Flaubert: Madame Bovary
Madame Bovary was one of the most influential literary achievements of the nineteenth century and gained immediate notoriety through its questioning of marriage, sex, and the role of women. Stephen Heath shows how this landmark text captures and articulates a fundamental experience of the post-romantic, commercial-industrial, emotional-democratic period. He explains how Madame Bovary represents Flaubert's intense personal engagement with the tragedy of bourgeois culture, while at the same time exemplyfying the author's commitment to the impersonality of Art and the transcendence of style. The novel is set in its literary and historical context and there is a guide to further reading.
- Online resource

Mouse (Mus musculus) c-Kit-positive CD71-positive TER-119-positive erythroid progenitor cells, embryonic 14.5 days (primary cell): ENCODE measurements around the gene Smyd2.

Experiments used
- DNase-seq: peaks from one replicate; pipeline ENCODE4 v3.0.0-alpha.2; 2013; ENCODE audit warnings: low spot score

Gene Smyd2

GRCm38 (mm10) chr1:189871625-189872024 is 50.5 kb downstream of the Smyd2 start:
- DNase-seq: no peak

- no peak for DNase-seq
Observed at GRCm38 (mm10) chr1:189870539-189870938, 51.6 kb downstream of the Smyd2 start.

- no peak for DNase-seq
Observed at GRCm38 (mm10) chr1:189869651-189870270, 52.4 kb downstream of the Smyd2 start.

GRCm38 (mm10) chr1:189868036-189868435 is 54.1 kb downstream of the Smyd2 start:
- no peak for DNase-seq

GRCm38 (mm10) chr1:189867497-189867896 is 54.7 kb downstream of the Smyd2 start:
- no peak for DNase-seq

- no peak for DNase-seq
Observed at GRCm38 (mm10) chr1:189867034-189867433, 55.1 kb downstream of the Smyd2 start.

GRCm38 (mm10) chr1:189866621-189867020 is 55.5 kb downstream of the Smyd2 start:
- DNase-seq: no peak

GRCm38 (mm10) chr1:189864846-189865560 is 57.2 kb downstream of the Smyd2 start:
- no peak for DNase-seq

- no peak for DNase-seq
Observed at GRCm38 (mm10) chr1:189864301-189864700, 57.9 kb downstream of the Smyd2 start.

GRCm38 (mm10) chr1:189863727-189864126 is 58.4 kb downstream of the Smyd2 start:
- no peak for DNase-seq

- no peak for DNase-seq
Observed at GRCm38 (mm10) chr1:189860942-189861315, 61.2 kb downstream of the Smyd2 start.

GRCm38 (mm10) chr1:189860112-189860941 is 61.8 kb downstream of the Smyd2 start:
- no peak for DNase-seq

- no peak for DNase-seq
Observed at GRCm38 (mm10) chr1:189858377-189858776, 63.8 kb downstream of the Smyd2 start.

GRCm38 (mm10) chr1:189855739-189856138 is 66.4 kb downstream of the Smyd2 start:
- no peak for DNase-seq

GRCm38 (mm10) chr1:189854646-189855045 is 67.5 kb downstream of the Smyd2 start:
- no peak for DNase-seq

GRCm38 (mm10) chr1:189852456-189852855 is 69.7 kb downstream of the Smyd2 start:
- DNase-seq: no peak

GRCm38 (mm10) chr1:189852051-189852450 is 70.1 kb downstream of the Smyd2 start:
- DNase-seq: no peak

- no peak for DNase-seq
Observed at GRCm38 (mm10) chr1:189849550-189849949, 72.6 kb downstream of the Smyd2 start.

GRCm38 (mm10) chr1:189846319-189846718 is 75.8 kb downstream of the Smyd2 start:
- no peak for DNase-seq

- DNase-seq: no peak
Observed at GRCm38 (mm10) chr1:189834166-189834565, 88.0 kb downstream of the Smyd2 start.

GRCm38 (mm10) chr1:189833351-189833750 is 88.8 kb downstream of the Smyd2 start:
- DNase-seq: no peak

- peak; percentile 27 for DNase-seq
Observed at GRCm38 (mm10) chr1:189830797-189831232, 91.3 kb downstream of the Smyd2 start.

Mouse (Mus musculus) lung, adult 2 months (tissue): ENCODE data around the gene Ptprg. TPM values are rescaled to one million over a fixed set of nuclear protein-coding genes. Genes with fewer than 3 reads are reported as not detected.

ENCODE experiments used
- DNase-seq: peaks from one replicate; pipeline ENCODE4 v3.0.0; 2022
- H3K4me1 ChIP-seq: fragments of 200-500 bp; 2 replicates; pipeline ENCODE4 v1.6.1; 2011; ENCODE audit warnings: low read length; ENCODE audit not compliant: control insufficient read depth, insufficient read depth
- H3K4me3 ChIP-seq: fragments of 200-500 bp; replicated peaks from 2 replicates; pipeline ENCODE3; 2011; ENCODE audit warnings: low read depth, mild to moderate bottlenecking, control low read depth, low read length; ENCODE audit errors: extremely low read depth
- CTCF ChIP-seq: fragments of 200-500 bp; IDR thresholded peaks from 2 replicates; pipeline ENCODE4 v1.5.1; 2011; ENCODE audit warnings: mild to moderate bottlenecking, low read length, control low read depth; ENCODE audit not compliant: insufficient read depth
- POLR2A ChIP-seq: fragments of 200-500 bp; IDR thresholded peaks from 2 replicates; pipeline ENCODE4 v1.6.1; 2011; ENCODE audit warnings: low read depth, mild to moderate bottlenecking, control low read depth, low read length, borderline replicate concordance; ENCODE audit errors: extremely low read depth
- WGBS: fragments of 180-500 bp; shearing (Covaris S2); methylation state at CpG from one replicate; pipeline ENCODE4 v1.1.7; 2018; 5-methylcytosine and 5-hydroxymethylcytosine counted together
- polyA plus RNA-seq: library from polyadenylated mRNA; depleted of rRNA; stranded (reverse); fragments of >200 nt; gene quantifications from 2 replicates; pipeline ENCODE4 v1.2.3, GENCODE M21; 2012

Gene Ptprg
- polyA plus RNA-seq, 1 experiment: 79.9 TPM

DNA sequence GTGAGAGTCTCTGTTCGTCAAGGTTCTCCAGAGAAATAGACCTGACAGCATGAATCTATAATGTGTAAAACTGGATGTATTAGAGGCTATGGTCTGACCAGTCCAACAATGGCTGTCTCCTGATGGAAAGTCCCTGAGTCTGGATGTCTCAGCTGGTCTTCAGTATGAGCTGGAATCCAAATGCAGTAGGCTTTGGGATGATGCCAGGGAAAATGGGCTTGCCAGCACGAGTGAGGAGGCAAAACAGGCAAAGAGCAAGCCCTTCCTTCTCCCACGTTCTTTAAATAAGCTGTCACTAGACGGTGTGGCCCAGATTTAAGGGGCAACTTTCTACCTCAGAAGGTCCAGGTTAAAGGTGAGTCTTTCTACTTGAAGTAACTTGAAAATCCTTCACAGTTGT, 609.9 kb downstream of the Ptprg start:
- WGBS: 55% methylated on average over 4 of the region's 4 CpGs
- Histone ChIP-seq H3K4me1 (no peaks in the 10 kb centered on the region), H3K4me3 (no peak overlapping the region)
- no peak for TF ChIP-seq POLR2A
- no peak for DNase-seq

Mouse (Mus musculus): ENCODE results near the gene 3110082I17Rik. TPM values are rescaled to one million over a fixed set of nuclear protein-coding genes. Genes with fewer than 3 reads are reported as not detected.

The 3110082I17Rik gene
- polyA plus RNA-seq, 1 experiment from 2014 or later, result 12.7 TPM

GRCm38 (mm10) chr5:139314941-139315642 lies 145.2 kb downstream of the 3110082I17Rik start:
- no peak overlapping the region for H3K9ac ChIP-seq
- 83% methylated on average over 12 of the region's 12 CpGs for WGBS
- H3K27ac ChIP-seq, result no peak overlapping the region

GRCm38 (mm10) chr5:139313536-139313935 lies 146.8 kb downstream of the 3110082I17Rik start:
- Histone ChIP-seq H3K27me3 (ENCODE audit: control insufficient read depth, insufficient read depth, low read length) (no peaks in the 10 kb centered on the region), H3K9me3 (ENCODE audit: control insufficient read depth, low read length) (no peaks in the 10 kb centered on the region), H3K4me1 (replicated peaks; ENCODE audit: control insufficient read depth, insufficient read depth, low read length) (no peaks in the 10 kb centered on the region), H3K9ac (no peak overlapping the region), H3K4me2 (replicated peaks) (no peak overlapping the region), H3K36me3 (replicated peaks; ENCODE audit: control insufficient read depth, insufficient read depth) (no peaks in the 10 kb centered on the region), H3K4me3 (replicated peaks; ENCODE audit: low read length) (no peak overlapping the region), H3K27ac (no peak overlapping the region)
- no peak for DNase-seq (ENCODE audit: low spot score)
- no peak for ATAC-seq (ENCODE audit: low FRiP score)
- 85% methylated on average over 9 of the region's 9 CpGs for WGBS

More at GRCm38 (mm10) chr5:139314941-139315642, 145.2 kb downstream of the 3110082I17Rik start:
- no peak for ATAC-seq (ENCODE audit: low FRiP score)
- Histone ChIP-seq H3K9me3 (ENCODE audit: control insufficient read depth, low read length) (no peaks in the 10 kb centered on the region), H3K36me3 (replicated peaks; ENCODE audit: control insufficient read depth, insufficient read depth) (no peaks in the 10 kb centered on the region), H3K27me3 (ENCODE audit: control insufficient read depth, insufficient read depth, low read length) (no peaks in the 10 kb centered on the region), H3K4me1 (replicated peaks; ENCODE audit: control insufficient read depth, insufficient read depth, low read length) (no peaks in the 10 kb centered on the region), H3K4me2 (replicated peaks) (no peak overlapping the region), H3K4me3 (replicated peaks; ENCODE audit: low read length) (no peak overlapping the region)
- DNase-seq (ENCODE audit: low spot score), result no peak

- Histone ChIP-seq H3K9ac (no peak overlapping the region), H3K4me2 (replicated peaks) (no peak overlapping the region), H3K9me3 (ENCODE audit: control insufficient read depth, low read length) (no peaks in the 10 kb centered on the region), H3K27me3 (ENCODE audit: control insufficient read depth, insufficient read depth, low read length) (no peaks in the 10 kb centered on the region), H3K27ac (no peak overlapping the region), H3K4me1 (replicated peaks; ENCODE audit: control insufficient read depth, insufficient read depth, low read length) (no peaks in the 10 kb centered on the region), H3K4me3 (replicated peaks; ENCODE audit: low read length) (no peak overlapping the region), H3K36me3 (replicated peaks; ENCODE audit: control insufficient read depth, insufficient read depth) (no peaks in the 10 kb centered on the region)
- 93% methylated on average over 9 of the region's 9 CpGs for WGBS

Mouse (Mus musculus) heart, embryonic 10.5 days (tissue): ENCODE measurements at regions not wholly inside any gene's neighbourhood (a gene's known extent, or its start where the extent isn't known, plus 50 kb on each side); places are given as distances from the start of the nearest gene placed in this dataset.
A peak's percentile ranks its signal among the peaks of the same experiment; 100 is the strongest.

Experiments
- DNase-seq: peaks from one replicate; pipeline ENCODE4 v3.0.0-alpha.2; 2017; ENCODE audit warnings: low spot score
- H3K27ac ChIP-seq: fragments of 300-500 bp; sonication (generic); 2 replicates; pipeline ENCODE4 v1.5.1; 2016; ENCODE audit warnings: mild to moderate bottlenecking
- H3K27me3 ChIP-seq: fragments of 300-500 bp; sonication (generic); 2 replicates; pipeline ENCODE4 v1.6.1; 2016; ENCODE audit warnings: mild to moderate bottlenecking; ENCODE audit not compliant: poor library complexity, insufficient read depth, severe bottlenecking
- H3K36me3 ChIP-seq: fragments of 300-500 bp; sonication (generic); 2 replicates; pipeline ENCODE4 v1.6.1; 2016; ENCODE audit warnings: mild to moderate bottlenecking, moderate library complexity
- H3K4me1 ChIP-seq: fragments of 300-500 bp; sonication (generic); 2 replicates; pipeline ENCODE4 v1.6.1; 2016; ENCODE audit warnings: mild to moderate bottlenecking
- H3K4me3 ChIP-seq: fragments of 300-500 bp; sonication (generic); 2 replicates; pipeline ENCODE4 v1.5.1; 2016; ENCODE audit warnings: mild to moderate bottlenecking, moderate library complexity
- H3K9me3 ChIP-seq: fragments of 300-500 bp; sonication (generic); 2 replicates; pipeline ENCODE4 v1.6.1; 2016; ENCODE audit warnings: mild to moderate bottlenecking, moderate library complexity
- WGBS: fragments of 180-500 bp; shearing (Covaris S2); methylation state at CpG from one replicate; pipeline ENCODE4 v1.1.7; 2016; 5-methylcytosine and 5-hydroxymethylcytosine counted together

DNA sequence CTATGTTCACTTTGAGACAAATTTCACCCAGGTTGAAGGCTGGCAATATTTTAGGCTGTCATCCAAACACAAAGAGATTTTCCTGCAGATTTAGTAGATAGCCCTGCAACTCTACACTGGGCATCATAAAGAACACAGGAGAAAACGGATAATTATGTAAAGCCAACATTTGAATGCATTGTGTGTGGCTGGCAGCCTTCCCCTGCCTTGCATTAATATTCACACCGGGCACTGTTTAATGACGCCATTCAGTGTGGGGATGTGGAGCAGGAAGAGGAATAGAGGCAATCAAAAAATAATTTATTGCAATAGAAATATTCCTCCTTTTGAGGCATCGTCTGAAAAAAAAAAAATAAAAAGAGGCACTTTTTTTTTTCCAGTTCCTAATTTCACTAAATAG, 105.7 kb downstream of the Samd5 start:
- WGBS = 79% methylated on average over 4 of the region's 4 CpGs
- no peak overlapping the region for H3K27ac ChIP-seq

- 05 Nov 2015
- Cambridge University Press (Virtual Publishing)
- Cambridge, United Kingdom
"Heath's study is a distinguished addition to the Landmarks of World Literature series. It is lucidly written, persuasively argued and clearly presented. It makes a splendid companion volume to Flaubert's masterpiece." Robert T. Denomme, French Review
Table of contents
Note on references; Chronology; Introduction; 1. Madame Bovary: composition and context; 2. Madame Bovary: novel and art; 3. Madame Bovary: sequels and effects.